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Int J Androl. 2011 Aug;34(4 Pt 2):e98-102. doi: 10.1111/j.1365-2605.2011.01156.x. Epub 2011 May 12.

A stratified genetic risk assessment for testicular cancer.

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  • 1Clinical Genetics Branch, Division of Cancer Epidemiology and Genetics, National Cancer Institute, National Institutes of Health, Rockville, MD 20852, USA.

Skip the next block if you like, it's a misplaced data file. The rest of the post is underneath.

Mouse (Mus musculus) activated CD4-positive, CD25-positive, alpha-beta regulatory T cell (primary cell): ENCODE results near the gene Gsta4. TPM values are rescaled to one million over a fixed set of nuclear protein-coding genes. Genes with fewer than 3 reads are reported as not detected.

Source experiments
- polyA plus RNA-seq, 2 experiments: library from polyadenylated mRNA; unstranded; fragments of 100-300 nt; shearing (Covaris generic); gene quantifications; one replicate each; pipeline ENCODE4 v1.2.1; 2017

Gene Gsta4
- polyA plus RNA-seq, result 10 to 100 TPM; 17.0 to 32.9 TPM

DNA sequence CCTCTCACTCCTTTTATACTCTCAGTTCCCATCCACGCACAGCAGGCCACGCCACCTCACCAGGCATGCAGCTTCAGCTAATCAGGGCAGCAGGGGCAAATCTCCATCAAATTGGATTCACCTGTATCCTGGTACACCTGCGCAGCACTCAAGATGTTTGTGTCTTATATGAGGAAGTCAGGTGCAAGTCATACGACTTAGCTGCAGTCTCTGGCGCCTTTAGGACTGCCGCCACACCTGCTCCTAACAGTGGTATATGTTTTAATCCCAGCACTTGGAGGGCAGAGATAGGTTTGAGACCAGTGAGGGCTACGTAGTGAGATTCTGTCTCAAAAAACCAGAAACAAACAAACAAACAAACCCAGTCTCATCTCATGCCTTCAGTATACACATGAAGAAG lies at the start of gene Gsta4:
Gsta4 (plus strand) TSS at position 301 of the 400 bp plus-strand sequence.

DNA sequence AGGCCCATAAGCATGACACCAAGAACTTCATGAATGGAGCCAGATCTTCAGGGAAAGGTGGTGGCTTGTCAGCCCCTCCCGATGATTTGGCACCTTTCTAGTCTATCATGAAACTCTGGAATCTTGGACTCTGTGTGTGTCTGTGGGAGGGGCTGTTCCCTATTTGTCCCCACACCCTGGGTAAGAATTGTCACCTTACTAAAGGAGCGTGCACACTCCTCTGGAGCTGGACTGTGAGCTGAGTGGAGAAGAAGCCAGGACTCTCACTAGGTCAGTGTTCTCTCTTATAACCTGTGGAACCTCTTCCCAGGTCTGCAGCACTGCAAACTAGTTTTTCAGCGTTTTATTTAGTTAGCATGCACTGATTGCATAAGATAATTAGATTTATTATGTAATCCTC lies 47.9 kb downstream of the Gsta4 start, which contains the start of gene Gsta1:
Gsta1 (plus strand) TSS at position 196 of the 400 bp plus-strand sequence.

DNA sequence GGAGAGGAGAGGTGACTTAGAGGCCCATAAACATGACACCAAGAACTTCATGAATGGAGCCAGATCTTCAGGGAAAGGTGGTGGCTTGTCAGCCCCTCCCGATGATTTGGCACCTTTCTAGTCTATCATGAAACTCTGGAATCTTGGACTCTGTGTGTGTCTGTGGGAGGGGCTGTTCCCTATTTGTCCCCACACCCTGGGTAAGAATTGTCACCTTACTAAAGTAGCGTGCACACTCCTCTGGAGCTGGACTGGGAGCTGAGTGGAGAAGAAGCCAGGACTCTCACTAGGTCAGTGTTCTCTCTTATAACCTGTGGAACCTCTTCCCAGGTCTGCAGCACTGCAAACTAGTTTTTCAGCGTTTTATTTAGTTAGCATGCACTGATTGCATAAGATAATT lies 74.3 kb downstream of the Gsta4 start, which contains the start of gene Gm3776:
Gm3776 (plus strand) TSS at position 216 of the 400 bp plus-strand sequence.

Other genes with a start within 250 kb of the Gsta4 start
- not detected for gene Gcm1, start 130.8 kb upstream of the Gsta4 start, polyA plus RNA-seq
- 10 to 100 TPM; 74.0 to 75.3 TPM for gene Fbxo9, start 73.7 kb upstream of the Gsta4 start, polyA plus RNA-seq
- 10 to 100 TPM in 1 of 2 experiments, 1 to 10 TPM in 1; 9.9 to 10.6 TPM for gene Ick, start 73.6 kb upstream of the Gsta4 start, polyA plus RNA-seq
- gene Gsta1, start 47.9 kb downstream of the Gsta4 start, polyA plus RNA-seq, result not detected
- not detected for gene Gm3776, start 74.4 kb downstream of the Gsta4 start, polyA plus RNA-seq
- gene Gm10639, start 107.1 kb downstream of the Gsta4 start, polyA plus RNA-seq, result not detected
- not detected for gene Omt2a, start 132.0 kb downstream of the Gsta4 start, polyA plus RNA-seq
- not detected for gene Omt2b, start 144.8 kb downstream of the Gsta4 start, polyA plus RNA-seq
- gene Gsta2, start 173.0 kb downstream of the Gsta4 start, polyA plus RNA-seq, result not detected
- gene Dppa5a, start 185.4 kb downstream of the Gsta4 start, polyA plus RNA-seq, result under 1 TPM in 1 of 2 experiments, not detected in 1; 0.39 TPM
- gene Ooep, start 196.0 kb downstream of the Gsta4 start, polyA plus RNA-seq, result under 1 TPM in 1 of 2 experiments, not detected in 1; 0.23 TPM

Three genome-wide association studies of testicular cancer have uncovered predisposition alleles in or near KITLG, BAK1, SPRY4, TERT, ATF7IP and DMRT1. We investigated whether testicular cancer-risk alleles can be utilized in the clinical setting. We employed the receiver operating characteristic curves for genetic risk models to measure the discriminatory power of a risk variant-based risk model, and found that the newly discovered variants provided a discriminatory power of 69.2%. This suggested that about 69.2% of the time, a randomly selected patient with testicular cancer had a higher estimated risk than the risk for a randomly selected control subject. Using a multiplicative model, we estimated that white men in the top 1% of genetic risk as defined by eight risk variants had a relative risk that was 10.5-fold greater than that for the general white male population. This risk differential does not appear to be clinically useful, given the relative rarity and highly curable nature of testicular germ cell tumour (TGCT). In the authors' view, a stratified genetic risk assessment strategy might be useful, theoretically, for men who also have independent clinical risk factors for testicular cancer. Several established TGCT risk factors, such as cryptorchidism (RR=4.8) and male infertility (SIR=2.8) might prove useful in that context, but we currently do not know whether these testicular cancer-risk loci are associated with, or independent of, such clinical risk factors. More research is required before we can utilize testicular cancer-risk loci for clinically meaningful risk prediction.

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